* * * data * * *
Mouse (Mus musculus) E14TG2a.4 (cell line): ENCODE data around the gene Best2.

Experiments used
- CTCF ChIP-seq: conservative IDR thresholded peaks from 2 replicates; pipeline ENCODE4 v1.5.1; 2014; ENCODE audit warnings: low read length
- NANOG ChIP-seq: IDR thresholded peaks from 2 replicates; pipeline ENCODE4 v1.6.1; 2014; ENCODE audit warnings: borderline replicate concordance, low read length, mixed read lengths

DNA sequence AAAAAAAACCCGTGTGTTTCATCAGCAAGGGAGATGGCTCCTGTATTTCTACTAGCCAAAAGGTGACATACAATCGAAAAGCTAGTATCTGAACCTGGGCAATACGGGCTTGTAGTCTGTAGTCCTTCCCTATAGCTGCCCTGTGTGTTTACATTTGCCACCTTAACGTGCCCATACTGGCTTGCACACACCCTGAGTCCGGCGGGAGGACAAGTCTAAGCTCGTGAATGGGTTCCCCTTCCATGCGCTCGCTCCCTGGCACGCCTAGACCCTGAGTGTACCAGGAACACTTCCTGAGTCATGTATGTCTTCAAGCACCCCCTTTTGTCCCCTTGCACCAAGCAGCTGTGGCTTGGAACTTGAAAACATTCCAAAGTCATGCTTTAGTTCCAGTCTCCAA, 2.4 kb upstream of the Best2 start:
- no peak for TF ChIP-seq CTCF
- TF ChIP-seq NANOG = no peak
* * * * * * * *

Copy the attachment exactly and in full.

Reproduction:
Mouse (Mus musculus) E14TG2a.4 (cell line): ENCODE data around the gene Best2.

Experiments used
- CTCF ChIP-seq: conservative IDR thresholded peaks from 2 replicates; pipeline ENCODE4 v1.5.1; 2014; ENCODE audit warnings: low read length
- NANOG ChIP-seq: IDR thresholded peaks from 2 replicates; pipeline ENCODE4 v1.6.1; 2014; ENCODE audit warnings: borderline replicate concordance, low read length, mixed read lengths

DNA sequence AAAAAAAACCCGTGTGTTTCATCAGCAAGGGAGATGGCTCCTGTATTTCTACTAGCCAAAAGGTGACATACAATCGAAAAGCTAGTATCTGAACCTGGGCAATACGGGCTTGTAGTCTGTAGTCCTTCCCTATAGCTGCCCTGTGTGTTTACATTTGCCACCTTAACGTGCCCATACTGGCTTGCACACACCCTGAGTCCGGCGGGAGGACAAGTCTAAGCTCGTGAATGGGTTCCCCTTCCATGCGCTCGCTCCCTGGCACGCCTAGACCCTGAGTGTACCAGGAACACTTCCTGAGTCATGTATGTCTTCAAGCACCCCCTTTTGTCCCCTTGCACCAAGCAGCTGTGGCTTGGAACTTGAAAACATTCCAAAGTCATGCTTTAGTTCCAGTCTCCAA, 2.4 kb upstream of the Best2 start:
- no peak for TF ChIP-seq CTCF
- TF ChIP-seq NANOG = no peak